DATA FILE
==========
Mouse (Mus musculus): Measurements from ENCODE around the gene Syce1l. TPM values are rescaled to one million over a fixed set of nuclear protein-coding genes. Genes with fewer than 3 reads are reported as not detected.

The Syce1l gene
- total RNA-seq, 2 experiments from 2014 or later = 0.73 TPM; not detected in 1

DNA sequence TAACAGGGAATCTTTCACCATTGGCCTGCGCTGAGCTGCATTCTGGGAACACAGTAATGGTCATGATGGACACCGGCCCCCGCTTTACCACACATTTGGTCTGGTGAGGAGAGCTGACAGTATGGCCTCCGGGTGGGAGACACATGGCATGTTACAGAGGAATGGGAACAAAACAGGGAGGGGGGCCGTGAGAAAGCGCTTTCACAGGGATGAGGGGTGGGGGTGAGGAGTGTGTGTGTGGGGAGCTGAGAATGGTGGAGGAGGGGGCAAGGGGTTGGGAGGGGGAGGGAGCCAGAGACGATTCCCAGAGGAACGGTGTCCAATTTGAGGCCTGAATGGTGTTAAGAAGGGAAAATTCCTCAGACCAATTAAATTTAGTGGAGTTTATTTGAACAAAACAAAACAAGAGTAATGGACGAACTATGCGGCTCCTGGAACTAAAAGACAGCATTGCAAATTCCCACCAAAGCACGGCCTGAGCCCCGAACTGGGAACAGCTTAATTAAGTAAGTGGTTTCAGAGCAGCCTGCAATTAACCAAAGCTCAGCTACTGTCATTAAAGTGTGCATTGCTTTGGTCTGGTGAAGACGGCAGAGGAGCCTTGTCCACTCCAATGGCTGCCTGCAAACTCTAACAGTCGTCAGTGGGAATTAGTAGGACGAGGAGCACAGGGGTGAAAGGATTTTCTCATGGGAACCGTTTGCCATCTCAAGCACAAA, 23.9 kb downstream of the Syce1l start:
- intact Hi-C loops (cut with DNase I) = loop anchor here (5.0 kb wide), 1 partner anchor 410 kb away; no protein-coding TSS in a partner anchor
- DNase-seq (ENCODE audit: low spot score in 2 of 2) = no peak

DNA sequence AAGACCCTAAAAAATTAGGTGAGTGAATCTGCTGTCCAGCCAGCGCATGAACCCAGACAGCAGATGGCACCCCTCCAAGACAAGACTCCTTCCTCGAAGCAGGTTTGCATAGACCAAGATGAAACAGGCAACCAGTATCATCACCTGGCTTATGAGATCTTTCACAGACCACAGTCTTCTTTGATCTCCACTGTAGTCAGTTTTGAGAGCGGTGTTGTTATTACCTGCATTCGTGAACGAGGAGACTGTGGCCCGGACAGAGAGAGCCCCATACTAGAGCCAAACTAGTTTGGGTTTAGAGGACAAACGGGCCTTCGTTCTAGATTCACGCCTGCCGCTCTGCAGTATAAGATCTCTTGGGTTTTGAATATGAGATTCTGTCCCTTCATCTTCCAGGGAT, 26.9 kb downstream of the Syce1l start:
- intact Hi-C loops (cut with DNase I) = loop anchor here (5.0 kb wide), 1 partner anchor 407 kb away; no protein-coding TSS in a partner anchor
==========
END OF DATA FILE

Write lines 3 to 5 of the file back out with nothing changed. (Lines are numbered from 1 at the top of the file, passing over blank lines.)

- total RNA-seq, 2 experiments from 2014 or later = 0.73 TPM; not detected in 1

DNA sequence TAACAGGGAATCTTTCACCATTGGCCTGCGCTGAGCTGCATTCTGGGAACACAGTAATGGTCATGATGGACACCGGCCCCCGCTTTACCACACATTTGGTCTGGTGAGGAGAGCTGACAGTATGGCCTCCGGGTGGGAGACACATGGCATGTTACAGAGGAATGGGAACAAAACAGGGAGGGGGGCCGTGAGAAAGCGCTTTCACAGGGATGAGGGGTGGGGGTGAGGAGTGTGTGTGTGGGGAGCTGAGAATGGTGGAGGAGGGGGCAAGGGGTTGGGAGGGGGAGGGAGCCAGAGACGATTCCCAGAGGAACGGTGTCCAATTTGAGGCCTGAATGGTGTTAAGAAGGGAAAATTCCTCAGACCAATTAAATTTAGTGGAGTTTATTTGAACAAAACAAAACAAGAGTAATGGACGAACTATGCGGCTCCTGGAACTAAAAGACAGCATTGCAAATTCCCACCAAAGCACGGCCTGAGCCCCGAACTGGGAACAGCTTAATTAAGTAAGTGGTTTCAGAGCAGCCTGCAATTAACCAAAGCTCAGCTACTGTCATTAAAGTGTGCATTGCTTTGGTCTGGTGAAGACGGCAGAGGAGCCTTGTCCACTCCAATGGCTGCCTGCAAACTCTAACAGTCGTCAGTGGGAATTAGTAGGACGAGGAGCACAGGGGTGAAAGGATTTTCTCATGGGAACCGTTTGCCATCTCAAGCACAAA, 23.9 kb downstream of the Syce1l start:
- intact Hi-C loops (cut with DNase I) = loop anchor here (5.0 kb wide), 1 partner anchor 410 kb away; no protein-coding TSS in a partner anchor